The hospitality of complete giving
Welcome guests and strangers with Aloha
Do you ever get the feeling the world is conspiring somehow, to reinforce circumstances or issues you’ve had on your mind?
It’s not uncommon, especially in a world so crazily over-connected, as ours seems to be these days. You get some kind of drip, drip, drip into the hazy part of your consciousness, and suddenly water pools; it begins to swirl around you; you find you’ve no choice but to take notice of it before the water level gets too high, or a dam breaks. You’ve got to find that leak, and stop it!
There are times the premonitions you’ve had can be eerie, and downright spooky. When that happens, the pragmatist in me will tell myself there wasn’t anything eerie about it at all—you were simply meant to pay attention, so stop questioning yourself, and do so.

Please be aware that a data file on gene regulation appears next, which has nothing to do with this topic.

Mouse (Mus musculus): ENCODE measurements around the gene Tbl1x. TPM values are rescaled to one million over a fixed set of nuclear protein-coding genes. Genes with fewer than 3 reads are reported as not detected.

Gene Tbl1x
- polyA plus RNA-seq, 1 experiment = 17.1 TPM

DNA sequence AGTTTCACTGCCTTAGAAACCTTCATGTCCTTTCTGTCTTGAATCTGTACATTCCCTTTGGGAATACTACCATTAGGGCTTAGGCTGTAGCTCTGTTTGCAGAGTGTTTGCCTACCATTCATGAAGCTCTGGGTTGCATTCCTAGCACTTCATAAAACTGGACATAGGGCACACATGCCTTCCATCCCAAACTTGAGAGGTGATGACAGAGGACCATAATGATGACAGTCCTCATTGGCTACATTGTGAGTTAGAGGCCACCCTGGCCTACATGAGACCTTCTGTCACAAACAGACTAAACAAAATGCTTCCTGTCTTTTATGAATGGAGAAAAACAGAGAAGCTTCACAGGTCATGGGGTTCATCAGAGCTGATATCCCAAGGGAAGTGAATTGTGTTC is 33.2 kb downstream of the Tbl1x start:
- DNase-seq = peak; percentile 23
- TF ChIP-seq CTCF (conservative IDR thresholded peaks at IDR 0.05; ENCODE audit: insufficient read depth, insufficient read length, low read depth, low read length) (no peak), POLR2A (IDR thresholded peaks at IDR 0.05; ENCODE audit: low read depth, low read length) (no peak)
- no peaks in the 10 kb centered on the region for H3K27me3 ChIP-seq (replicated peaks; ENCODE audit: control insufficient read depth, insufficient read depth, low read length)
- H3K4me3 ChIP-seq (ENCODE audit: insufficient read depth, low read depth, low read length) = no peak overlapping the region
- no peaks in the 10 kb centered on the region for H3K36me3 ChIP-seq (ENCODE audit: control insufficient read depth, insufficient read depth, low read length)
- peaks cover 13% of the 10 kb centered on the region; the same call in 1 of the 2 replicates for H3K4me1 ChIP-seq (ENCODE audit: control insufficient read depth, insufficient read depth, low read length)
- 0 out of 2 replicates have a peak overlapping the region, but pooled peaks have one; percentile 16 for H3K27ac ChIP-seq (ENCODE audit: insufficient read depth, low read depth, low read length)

That happened for me recently with the service debacle of United Airlines. To be more accurate, there was no ‘service’ to speak of, just a policy fiasco, and that unfortunate event was my dam nearing breaking point in a flood of customer service disappointments.
As our #AlohaIntentions value immersion in May and June 2017, I’m hoping you’ll decide to help me find all our customer service leaks, and stop them.
Here’s the thing about water leaks: To stop the flow, you’ve got to find its’ source.
In the case of United Airlines, some have said the source is bad policy. Others have said the source isn’t policy as much as poor management coupled with a lack of training. Others, have said the airline industry as a whole doesn’t really value customers to begin with, pitting those customers in class warfare to boost profits. All those theories point to the fact that United Airlines has a LOT of work to do —in my Ho‘ohana Community newsletter, my focus was on the United Airlines staff: Fly the Friendly Skies or Fly the Coop?
I suspect, as do still others, that the true source has to do with the basics of the airline industry’s business model, and how it has become so badly broken in several places, not just one. Fixes, like their settling with passenger David Dao, are reactionary, and have become very costly and difficult.